New Delhi: A staggering 88% of girls and women in India don’t have access to sanitary napkins, lack of affordability is one of the major reasons that women in India do not use sanitary products. But instead of making sanitary wear affordable for the masses the new Goods and Services Tax (GST) has levied a whopping 12% tax on sanitary products, earlier they were taxed up to 14.5% depending on states. Meanwhile, sindoor, bangles, and bindis are tax exempted. Is it a fair deal? Ask people on Twitter.
Sanitary Napkins Is Not A Luxury, It Is A Necessity
1. Essential vs luxury debate rages on
— Nishchay Luthra (@praptibhatia) June 28, 2017
2. Some got dramatic but a necessity is a necessity
Her struggle is real…
Choosing between an Extra half kg of rice or a packet of sanitary pads.
Will hunger win or hygiene?#LahukaLagaan
— TheCommoner'sPlot (@CommonersPlot) June 12, 2017
3. Why are bindis and banfles exempt but not sanitary napkins?
Women use sanitary napkins, but a committee of men levies a 12 % GST on it, bangles and bindis are tax free , can you make sense of this?
— Dr Duru Shah (@shah_duru) May 27, 2017
4. As sarcastic as it gets – iA woman can live without bangles, sindoor and bindi – but, not without a sanitary napkin
GST is not going to help me this time too. Sanitary napkins are not exempted. Might be I should start using Sindoor, bangles and bindis.
— mamatha jahnavi k (@mamathajk) May 25, 2017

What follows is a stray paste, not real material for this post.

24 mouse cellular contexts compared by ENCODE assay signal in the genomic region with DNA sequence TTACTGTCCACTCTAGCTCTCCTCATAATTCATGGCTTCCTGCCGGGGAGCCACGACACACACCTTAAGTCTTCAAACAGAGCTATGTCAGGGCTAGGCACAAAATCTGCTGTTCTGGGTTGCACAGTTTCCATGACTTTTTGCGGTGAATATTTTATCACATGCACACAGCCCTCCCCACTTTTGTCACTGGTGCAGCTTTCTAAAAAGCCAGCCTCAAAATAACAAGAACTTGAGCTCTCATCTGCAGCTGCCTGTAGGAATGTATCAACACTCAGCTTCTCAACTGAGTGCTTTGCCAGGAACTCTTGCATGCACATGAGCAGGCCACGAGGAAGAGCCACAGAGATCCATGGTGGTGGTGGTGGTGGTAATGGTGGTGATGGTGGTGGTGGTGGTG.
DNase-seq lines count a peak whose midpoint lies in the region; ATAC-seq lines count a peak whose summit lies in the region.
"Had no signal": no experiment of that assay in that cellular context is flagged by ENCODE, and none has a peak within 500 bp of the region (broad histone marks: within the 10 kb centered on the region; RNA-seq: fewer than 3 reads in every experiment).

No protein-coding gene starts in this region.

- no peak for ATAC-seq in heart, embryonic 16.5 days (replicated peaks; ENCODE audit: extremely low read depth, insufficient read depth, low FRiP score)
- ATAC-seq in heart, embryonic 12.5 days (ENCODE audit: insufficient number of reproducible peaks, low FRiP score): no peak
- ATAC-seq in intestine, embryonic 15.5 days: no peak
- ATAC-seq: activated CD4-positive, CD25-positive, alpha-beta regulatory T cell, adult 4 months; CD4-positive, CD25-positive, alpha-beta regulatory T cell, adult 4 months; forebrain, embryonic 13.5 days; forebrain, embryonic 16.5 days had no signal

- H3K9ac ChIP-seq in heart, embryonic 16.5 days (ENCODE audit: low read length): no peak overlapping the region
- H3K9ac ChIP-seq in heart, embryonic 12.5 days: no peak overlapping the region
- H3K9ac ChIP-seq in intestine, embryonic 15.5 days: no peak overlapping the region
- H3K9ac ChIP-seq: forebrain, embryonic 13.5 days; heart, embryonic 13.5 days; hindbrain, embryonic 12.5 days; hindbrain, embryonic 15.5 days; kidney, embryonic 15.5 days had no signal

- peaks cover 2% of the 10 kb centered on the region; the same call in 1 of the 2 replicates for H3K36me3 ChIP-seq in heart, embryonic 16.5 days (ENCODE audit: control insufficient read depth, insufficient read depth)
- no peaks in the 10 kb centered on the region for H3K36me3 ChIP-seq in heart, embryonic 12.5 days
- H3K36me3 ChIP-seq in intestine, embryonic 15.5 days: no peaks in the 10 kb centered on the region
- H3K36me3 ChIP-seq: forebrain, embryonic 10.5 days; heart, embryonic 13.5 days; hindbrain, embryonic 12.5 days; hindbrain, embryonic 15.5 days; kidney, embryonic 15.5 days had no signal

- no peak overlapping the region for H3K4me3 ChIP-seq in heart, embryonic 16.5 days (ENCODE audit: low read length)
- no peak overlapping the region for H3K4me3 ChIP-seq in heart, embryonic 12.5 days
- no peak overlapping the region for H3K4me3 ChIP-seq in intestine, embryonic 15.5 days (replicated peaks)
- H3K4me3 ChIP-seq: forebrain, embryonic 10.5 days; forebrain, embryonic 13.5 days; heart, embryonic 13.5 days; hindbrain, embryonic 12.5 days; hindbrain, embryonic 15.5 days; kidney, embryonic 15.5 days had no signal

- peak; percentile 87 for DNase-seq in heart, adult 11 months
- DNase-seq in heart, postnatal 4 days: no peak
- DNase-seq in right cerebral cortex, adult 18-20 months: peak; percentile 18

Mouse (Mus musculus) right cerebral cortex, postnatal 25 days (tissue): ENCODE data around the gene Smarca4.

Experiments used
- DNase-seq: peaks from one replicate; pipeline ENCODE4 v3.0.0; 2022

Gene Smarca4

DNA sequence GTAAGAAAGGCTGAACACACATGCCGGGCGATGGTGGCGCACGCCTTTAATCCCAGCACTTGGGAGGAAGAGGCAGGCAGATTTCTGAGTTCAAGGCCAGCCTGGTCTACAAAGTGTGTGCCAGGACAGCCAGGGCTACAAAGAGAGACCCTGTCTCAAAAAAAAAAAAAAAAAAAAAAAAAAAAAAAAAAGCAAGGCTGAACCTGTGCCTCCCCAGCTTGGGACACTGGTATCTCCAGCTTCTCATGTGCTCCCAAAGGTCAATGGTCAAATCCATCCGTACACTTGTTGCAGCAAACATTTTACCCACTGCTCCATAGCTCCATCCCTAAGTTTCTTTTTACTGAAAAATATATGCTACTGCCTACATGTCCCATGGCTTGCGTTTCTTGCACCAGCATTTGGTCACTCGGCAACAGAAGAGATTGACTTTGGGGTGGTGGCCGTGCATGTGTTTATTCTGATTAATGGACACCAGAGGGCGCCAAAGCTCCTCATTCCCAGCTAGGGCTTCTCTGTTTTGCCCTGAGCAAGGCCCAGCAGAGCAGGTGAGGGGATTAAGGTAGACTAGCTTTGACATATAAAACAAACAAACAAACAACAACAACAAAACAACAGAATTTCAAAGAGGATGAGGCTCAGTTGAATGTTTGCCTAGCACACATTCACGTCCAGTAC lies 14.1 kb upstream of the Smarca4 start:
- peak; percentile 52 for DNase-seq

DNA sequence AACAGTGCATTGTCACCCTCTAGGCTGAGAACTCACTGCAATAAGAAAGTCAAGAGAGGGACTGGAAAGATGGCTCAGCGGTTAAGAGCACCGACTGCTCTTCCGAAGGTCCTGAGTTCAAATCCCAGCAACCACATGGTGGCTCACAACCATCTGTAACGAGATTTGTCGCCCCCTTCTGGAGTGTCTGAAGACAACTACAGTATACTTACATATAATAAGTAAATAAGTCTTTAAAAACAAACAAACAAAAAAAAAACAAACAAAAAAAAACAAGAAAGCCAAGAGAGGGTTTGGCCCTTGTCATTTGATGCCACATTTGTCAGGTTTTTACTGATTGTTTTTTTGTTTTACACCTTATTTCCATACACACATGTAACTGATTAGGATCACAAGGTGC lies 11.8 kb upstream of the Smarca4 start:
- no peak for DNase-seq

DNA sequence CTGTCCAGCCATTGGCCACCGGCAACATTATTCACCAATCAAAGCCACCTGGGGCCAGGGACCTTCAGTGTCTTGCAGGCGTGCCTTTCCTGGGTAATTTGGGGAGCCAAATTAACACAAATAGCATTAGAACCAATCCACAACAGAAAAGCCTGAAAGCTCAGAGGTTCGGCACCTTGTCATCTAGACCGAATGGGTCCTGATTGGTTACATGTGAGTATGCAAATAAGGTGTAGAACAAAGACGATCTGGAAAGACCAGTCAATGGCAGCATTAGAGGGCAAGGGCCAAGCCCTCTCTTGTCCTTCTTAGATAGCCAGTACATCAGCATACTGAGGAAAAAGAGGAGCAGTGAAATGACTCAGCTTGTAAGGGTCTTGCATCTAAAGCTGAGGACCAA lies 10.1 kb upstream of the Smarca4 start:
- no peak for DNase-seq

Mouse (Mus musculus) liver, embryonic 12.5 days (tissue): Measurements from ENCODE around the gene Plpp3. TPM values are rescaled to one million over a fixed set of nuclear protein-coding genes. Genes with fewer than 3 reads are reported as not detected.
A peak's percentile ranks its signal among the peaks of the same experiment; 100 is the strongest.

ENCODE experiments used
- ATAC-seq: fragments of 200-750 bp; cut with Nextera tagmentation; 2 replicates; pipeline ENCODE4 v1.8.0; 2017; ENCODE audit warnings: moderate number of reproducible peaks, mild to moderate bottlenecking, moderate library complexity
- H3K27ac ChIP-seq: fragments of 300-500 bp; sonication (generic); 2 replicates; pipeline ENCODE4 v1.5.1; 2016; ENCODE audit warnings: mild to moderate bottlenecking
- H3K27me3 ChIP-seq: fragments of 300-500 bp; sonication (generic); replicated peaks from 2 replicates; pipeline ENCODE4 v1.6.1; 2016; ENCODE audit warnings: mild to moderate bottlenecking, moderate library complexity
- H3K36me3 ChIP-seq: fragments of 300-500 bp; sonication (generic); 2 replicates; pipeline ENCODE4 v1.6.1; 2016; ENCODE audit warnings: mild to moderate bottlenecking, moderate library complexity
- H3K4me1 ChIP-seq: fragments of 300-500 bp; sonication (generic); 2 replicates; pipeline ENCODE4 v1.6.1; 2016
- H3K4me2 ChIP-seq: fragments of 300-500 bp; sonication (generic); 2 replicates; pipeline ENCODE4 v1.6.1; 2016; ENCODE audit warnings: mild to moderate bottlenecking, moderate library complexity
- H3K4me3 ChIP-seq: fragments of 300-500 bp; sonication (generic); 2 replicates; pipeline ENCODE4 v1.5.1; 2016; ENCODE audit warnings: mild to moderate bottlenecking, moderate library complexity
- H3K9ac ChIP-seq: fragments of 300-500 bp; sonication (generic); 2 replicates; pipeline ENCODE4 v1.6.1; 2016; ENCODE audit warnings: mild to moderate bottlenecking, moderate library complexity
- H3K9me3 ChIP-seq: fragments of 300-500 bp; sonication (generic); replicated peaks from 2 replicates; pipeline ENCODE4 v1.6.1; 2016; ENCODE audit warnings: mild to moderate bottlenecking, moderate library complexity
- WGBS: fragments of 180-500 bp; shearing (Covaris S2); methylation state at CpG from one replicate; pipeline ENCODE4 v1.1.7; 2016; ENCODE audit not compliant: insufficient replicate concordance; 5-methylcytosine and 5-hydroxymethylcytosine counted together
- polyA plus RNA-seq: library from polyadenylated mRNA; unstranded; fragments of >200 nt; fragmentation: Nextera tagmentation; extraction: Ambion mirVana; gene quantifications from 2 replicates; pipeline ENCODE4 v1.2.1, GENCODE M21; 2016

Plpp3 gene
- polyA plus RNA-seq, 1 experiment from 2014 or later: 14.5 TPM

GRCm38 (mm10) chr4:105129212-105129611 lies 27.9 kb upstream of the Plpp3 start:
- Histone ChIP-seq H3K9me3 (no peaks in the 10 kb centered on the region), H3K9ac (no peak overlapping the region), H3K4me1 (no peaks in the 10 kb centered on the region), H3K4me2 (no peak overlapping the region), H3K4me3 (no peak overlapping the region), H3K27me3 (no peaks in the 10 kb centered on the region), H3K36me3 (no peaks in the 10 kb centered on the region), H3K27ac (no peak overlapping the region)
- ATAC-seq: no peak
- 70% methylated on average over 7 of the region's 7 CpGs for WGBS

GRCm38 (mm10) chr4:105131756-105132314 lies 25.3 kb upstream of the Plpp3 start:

5. A woman’s menstrual cycle is not a choice
— Sanitary Panels (@sanitarypanels) May 23, 2017
6. ‘#LahuKaLagaan’ squad: Lahu ka lagaan is a campaign started by SheSays, a not-for-profit organisation to urge the Finance Minister to exempt the tax on sanitary napkins completely
— Kanan Gill (@KananGill) April 18, 2017
7. Spot on! Hygiene first
12% GST on Sanitary Napkins screams-
Ladki hygiene ka kya karegi? Sindoor laga ke, chudiyaan pehen ke ghar pe hi baithna hai! #LahukaLagaan
— Ankita (@ankitajain0911) June 29, 2017
GST is being touted as the biggest tax reform since Independence in 1947 which aims to create a common market, preventing ‘tax-on-tax’ and making goods and services cheaper. The GST Council is chaired by Finance Minister Arun Jaitley and comprising state counterparts, has placed a multitude of goods and services under five categories of tax under GST – zero per cent, 5 per cent, 12 per cent, 18 per cent and 28 per cent. But should sanitary pads be taxed?
Share your views in the comments section below.